The child witness in the courtroom


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Beginning in the 1980s, children have increasingly served as witnesses in abstract the criminal, civil, and family courts; currently, >100 000 children appear in court each year. This statement updates the 1992 American Academy of Pediatrics (AAP) policy statement "The Child as a Witness" and the subsequent 1999 "The Child in Court: A Subject Review." It also builds on existing AAP policy on adverse life events affecting children and resources developed to understand and address childhood trauma. The purpose of this policy statement is to provide background information on some of the legal issues involving children testifying in court, including the accuracy and psychological impact of child testimony; to provide suggestions for how pediatricians can support patients who will testify in court; and to make recommendations for policy improvements to minimize the adverse psychological consequences for child witnesses. These recommendations are, for the most part, based on studies on the psychological and physiologic consequences of children witnessing and experiencing violence, as well as appearing in court, that have emerged since the previous AAP publications on the subject. The goal is to reduce the secondary traumatization of and long-term consequences for children providing testimony about violence they have experienced or witnessed. This statement primarily addresses children appearing in court as victims of physical or sexual abuse or as witnesses of violent acts; most of the scientific literature addresses these specific situations. It may apply, in certain situations, to children required to provide testimony in custody disputes, child welfare proceedings, or immigration court. It does not address children appearing in court as offenders or as part of juvenile justice proceedings.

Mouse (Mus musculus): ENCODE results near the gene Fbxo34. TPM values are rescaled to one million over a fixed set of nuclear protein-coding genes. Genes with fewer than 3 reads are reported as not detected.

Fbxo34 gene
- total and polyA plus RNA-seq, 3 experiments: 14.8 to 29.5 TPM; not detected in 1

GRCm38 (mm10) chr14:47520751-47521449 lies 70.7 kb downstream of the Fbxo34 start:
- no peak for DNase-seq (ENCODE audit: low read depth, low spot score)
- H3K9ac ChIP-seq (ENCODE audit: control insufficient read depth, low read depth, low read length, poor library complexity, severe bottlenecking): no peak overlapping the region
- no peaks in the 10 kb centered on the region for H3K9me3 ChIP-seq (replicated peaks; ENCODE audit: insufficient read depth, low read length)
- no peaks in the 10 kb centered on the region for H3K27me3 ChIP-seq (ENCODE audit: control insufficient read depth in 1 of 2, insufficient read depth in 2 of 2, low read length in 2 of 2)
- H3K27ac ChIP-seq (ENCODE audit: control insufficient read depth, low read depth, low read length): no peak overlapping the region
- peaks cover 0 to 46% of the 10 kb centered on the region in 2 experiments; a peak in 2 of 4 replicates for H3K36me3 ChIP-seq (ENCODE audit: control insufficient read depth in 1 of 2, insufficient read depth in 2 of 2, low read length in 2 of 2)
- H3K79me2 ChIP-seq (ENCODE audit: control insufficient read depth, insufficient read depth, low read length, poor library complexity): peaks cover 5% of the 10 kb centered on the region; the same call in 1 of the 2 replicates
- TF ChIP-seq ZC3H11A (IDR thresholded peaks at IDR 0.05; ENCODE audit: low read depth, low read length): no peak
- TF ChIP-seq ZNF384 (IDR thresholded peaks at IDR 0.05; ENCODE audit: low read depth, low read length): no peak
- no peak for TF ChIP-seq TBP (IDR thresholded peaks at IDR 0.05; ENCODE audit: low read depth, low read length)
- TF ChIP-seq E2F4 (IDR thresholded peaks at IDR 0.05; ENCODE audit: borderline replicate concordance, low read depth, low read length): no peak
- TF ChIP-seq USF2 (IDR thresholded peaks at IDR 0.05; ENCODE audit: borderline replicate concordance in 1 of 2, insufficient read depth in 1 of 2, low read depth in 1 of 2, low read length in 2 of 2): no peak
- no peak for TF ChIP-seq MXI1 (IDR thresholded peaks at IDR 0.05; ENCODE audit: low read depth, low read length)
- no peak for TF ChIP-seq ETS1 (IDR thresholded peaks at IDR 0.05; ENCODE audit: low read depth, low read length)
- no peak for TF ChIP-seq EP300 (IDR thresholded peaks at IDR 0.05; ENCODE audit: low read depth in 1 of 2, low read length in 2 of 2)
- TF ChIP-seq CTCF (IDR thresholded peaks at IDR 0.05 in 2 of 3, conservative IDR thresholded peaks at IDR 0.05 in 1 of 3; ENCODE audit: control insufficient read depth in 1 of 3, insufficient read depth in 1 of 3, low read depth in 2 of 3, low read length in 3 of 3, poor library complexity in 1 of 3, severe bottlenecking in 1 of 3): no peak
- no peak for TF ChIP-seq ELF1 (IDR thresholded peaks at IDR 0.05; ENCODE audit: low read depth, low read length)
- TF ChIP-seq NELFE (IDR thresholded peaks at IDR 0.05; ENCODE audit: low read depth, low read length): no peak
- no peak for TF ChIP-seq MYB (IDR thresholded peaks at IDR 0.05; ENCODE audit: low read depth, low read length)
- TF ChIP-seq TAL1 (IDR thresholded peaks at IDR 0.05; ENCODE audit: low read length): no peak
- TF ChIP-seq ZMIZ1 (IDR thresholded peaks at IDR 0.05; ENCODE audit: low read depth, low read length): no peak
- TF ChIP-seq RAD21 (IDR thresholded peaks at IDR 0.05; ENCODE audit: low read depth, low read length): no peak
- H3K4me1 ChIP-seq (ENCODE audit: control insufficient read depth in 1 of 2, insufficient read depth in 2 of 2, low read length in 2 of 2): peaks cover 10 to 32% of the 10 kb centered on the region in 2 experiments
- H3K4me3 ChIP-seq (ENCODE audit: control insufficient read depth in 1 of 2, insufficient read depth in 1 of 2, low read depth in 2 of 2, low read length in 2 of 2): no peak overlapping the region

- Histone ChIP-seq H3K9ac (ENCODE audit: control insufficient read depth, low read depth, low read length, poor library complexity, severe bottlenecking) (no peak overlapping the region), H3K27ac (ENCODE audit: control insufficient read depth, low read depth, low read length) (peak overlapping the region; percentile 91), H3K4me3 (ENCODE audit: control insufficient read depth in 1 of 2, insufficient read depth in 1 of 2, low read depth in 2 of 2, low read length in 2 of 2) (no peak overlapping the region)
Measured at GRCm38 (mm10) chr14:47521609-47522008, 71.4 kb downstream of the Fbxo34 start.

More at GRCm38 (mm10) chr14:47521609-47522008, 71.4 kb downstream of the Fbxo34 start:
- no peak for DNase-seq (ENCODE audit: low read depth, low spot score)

Original languageEnglish (US)
Article numbere20164008
Issue number3
StatePublished - Mar 2017

ASJC Scopus subject areas

  • Pediatrics, Perinatology, and Child Health


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